Answer the four questions below, link back to the person who invited you, and link to the people who will be posting the following Monday.
Too many things. I’m writing the sequel to “Out of Nowhere,” my story about an immortal healer hiding out in a paramedic’s uniform. My second book, “In Every Clime and Place” is being formatted and should be out within the month. It’s a near future s/f space Marine story. I’m plugging away at another fantasy short which I’m serializing on WriterLot. It’s a pulpy, old school sword and sorcery thing done in the vein of Leiber’s “Fafhrd and the Grey Mouser” tales. I have a handful of these, and pretty soon they may wind up bundled in to a collection.
My urban fantasy story is devoid of werewolves or vampires. It’s got more in common with a detective story as far as style and feel. Except the protagonist isn’t a detective, really, he just is thrown into a situation where he has to investigate a threat. And I think I keep the scale smaller than a lot of urban fantasy. Our hero isn’t saving the world, just his life and his friends. Which, when you think about it, is plenty, really.
My fantasy stories are closer to the old pulp shorts. Again, the focus is small, close. The characters are thieves, adventurers. It’s not about saving the world or defeating a Dark Lord. It’s about making a score, making enough to pay the next weeks rent, the next bar tab. I think the intimacy of focus helps the reader identify with the characters. Most of us aren’t saving the world, we’re just scraping by, protecting those close to us. Having to confront personal threats, and make choices about what lines we’ll cross to meet those threats is fascinating to me. And it hits home, because while we may not have sword fights in dark alleys, we do confront those lines and dilemmas in our daily lives, and the decisions we make reveal our character. And create our character.
My space Marines story, “In Every Clime and Place,” is unique, I think, in that the protagonist isn’t an officer, like we’re used to seeing in Space Opera. He isn’t a ship’s captain or a platoon leader. He’s a corporal, an enlisted man in a grunt platoon, with just enough rank to have people he’s responsible for. So he experiences some of the burden of command while still being at the fore. Again, I wanted the reader to be there in the mud, with sore feet, at the point of the spear.
So I guess the common thread of how my writing differs, is that I write in genres that are usually epic, but my characters experience those events in a close, small, personal scale.
Because nobody else will.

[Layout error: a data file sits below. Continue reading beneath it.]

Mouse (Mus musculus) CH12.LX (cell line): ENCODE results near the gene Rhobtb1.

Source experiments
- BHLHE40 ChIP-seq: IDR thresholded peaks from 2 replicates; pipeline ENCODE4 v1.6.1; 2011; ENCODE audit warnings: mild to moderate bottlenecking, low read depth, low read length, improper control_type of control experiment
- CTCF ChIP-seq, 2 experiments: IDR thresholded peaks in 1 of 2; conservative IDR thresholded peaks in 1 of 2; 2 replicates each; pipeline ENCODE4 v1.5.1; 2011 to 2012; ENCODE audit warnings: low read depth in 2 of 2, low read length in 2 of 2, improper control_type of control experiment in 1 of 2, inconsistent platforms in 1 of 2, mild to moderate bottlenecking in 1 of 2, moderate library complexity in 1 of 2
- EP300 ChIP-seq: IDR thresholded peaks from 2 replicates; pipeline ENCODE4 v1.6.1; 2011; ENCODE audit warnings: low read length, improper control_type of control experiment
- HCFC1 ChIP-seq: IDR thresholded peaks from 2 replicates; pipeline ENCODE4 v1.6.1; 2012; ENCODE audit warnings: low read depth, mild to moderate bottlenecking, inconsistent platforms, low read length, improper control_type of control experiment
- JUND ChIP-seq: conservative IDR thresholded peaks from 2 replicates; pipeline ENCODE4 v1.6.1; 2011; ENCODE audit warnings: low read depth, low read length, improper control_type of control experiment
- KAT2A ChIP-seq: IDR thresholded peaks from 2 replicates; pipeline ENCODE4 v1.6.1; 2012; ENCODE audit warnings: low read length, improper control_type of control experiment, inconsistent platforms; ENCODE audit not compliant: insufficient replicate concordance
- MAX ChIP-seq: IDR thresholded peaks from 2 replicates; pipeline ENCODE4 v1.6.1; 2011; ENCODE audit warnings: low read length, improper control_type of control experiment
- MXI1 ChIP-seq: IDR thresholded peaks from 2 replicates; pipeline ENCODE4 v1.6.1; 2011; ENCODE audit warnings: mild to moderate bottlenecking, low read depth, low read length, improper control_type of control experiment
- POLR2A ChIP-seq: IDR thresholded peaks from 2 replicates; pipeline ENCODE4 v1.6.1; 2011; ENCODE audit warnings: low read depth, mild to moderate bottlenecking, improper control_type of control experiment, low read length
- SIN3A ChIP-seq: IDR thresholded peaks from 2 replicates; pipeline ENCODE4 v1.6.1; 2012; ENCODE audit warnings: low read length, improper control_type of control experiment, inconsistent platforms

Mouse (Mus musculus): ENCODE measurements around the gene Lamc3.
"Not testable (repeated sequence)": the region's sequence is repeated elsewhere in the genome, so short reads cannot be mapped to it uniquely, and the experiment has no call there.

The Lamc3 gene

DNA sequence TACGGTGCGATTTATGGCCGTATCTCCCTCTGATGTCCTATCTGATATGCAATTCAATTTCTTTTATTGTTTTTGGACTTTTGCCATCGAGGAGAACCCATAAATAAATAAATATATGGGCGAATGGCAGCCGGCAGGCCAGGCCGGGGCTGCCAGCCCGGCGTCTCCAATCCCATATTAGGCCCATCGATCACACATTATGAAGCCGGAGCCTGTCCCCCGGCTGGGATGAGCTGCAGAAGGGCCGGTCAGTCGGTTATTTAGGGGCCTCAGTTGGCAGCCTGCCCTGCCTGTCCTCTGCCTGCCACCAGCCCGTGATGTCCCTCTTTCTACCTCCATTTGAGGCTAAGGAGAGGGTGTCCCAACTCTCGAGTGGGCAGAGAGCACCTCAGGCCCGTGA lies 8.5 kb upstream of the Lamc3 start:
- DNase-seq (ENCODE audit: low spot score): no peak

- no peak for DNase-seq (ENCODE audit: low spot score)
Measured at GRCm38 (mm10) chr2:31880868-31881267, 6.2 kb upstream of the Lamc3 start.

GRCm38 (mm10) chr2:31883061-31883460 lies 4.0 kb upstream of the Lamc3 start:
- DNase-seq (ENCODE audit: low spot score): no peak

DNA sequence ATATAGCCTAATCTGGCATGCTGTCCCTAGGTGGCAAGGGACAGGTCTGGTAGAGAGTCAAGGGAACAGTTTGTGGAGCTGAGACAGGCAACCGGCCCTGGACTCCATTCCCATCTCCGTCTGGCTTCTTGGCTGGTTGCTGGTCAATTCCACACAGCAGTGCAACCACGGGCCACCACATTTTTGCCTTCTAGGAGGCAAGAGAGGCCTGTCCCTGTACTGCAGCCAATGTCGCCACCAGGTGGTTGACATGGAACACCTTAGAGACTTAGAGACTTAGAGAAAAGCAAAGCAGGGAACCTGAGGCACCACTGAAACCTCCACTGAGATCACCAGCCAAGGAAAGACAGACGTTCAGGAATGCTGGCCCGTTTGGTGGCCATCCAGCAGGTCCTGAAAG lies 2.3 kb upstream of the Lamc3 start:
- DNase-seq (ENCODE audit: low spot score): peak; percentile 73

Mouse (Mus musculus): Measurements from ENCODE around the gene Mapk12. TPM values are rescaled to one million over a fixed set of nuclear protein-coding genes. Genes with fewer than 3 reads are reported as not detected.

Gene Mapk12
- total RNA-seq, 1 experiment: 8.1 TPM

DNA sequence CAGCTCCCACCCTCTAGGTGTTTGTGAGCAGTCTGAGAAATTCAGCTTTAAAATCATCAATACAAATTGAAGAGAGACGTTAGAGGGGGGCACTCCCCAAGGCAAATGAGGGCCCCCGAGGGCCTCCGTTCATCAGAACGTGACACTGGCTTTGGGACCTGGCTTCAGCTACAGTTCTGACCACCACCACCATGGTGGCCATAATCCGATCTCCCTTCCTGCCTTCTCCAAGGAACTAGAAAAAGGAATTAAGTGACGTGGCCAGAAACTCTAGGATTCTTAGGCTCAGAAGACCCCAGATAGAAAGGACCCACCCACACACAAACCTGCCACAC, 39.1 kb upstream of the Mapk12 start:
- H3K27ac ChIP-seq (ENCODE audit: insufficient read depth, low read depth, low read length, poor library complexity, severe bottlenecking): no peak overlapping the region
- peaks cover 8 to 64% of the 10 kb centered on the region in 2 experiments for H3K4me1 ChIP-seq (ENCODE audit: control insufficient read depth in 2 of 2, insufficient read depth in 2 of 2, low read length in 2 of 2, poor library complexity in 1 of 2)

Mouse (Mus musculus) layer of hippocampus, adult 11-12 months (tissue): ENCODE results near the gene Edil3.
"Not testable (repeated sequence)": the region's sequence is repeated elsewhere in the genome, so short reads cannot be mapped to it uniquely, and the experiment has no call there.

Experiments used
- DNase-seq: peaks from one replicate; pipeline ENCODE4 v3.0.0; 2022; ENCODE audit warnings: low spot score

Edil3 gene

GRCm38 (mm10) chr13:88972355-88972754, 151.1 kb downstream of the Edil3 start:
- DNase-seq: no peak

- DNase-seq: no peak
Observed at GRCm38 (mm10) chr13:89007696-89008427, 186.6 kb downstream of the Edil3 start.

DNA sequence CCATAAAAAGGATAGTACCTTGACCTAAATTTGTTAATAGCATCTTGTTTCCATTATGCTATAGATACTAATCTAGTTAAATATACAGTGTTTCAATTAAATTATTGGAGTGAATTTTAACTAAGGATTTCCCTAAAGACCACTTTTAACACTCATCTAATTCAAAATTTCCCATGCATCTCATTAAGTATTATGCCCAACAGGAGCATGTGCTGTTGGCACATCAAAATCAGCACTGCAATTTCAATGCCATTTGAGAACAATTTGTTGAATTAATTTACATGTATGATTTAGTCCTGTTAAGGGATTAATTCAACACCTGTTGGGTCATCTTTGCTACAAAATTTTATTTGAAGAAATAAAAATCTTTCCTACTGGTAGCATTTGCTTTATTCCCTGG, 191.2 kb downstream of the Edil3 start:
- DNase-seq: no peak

I feel I have a story to tell, and I tell it. I don’t set out to write a story, I just get an idea and run with it.
It’s a mess.
I start with an idea. Sometimes it’s just a situation or a character. Then I sit down and start writing. I don’t plan the story, or outline, I just kinda scribble. I call it my Blitzkrieg theory of writing. I drive to the sea, getting to the end of the story and cutting off the BEF. I bypass the tough points and leave them to be mopped up by the follow on forces in the second edit.
Long ago, when I started my first book, I kept revising and rewriting as I went. Instead of a complete draft, I wound up with a first chapter than had been rewritten six times. Revising stalls me, and every new thing I write forces me to go back and revise everything earlier, so it turns into a vicious circle.
So now, I just write. If I can’t figure out how to make a scene work, I leave a placeholder and write the next scene. As I write, I get into a creative mode and the story takes shape. Then, when I get to the end, I go back and fill in the gaps, smooth over the joints and fix the inconsistencies.
As far as how I work, I don’t set word count goals. I put time aside to write, and it goes how it goes. Sometimes I get things really flowing and I can tear through pages, sometimes it’s a struggle. I’ll write a sentences, walk around the room, get a cup of coffee, write another sentence. It can be grueling. The important thing is to put aside that time and force myself to write, even if it’s a slow, uphill struggle. Most of “Out of Nowhere” was written at the ambulance base between calls. I was working two jobs at the time and our son had just been born, so free time was rare and precious. I just brought my laptop to work and if we weren’t running emergencies, I’d chip away at the book.
Now I have more time because my son is in school, so I try to write when he’s away. I don’t want to miss out on his childhood because I’m banging away on a keyboard. I still bring the laptop to work and write there when I can.
Be sure to check out answers from Ren Waron and Ray Coulombe next Monday